5. Selling education: another idea — making videos or ebooks and sell them for a profit. For example, Cindy turned STREET NOTES into STREET NOTES MOBILE EDITION and has done well.
  6. Photography experiences/expeditions/travel tours: this is tied into workshops, but a little more specific — you are selling both photography education, but also the experience of travel and being in a foreign place.
  7. Selling art prints and portfolios: we have done well with Cindy making CITY OF ANGELS, DARK SKIES OVER TOKYO, and LAUGHING LADY. You can make money from your street photography by selling them as individual prints, or making an innovative art portfolio and selling it for a profit.

These are some basic ideas on how you can make money from street photography — and of course, the concepts can be applied to any field of photography, or even any niche.

6. Teach your own street photography workshops

Dark skies over Tokyo, 2011
Dark Skies Over Tokyo. Shot on Leica M9, 2011

Personally, I’ve found education to be the most profitable. This is my theory:

More and more people are getting interested in Street photography, because more and more people are moving to cities, and shooting street photography with their iPhones, and want to make better street photos.

Man dodging. Tokyo, 2011.
Tokyo, 2011.

Digital cameras are getting cheaper, and social media for street photography is getting more popular. And street photography will always be difficult and scary (my CONQUER YOUR FEARS IN STREET PHOTOGRAPHY WORKSHOP is extremely popular from 2010-2017, almost 7 years). And street photography is very complicated and difficult to shoot, and even more difficult to teach.

My thought is that any beginner could learn how to shoot portraits, landscape, and macro photos by themselves. But they need an extra push and encouragement in street photography.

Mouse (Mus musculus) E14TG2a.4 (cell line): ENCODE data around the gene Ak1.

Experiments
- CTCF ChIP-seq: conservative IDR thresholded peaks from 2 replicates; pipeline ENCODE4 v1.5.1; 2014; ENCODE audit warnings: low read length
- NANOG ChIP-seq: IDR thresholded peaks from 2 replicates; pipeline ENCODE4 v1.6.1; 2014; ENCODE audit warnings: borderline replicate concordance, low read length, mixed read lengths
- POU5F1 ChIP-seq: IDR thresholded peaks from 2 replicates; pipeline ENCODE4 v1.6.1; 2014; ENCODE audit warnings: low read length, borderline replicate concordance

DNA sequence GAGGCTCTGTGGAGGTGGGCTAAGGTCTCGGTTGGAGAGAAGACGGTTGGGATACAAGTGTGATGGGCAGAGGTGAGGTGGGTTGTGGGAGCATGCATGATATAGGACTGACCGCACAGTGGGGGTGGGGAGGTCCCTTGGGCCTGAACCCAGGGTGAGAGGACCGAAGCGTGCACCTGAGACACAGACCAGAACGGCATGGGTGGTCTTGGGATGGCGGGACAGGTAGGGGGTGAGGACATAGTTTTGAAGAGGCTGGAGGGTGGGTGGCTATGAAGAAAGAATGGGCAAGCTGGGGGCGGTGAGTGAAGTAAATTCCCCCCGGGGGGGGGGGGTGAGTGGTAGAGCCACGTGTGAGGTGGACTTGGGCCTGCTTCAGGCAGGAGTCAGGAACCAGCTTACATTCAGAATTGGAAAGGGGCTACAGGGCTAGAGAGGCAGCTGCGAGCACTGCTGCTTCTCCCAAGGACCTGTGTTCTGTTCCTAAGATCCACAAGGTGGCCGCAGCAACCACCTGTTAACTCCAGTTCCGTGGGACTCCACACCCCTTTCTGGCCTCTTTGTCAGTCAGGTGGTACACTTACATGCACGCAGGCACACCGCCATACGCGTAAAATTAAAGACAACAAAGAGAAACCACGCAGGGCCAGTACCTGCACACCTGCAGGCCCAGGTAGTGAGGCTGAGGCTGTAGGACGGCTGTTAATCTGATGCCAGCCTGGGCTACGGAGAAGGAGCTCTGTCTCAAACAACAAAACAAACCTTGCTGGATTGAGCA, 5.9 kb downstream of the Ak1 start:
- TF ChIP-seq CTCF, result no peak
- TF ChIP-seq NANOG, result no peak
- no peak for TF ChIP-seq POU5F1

Woman with box on her head. Tokyo, 2011
Woman with box on her head. Tokyo, 2011

7. Should I make money from street photography?

Man and shadow. Marseille. 2017
Man and shadow. Marseille. 2017

I didn’t really talk about this yet — but perhaps an even better question is,

Should I make money from my street photography?

Ultimately — it is up to you.

Just ask yourself, why do you want to make extra money from your street photography?

Hand and selfie shadow. Blue and red. Marseille, 2017
Hand and selfie shadow. Blue and red. Marseille, 2017

Do you want to have extra money to have more money to buy more camera equipment? To travel more? Or perhaps do you want to have more freedom in your life to become a full-time street photographer, so you can just spend all your time shooting street photography?

There’s no right or wrong answer. Just be brutally honest with yourself — write on a piece of paper:

I want to monetize my street photography because: _______________________.



If you want to learn more practical lessons on monetizing your photography, pick up a copy of MODERN PHOTOGRAPHER to learn practical tips, strategies, and techniques to brand yourself, market yourself, and monetize your photography.

Also if you would be interested in a photography monetization workshop, stay updated by signing up for ERIC KIM NEWSLETTER.



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Table of Contents

Learn how to make a living from your passion:

Photography Business 101

How to Make Money with Photography


Photography Marketing 101


How to Hustle.

Entrepreneurial Principles

How to be a Full-time Photographer

Photography Blogging

How to Teach Photography

Social Media

How to Save Money